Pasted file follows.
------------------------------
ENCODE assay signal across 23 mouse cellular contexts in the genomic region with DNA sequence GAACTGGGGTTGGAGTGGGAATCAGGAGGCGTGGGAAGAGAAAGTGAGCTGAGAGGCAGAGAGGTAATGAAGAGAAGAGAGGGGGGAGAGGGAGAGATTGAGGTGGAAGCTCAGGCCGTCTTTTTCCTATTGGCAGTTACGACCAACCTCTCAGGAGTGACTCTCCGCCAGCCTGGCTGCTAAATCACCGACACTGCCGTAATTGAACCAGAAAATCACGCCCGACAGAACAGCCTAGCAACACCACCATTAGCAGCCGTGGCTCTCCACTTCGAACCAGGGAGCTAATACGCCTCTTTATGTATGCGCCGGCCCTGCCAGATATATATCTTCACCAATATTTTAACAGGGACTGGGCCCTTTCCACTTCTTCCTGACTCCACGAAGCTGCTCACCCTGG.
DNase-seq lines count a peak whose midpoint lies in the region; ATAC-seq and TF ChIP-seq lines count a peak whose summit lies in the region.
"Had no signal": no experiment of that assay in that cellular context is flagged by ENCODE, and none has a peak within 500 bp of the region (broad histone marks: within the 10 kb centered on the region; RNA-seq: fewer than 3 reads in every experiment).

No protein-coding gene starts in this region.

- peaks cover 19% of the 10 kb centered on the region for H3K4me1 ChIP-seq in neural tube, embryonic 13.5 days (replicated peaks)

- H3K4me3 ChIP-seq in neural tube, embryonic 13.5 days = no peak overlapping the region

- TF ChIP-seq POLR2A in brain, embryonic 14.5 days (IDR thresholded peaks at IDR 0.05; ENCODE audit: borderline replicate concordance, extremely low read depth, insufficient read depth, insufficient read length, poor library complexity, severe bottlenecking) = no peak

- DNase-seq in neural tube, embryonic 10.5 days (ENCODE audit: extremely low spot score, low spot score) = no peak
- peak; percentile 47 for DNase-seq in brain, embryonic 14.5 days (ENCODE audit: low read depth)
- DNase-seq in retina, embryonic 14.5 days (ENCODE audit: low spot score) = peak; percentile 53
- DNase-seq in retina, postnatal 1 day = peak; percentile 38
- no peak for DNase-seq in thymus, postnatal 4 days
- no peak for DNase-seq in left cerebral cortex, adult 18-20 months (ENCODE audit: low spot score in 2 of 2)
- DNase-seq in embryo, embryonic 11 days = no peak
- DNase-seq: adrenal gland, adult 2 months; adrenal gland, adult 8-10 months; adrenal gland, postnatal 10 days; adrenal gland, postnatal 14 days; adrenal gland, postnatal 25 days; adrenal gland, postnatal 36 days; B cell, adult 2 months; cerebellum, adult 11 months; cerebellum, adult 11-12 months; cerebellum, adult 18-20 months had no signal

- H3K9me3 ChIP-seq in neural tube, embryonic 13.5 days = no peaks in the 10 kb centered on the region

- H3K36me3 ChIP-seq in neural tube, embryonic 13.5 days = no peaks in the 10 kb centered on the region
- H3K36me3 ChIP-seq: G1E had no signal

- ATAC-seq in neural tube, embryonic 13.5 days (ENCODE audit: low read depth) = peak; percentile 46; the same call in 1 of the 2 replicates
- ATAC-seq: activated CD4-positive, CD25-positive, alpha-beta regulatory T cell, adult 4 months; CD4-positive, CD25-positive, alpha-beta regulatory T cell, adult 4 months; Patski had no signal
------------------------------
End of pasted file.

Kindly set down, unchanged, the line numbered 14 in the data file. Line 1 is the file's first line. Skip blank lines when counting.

- DNase-seq in embryo, embryonic 11 days = no peak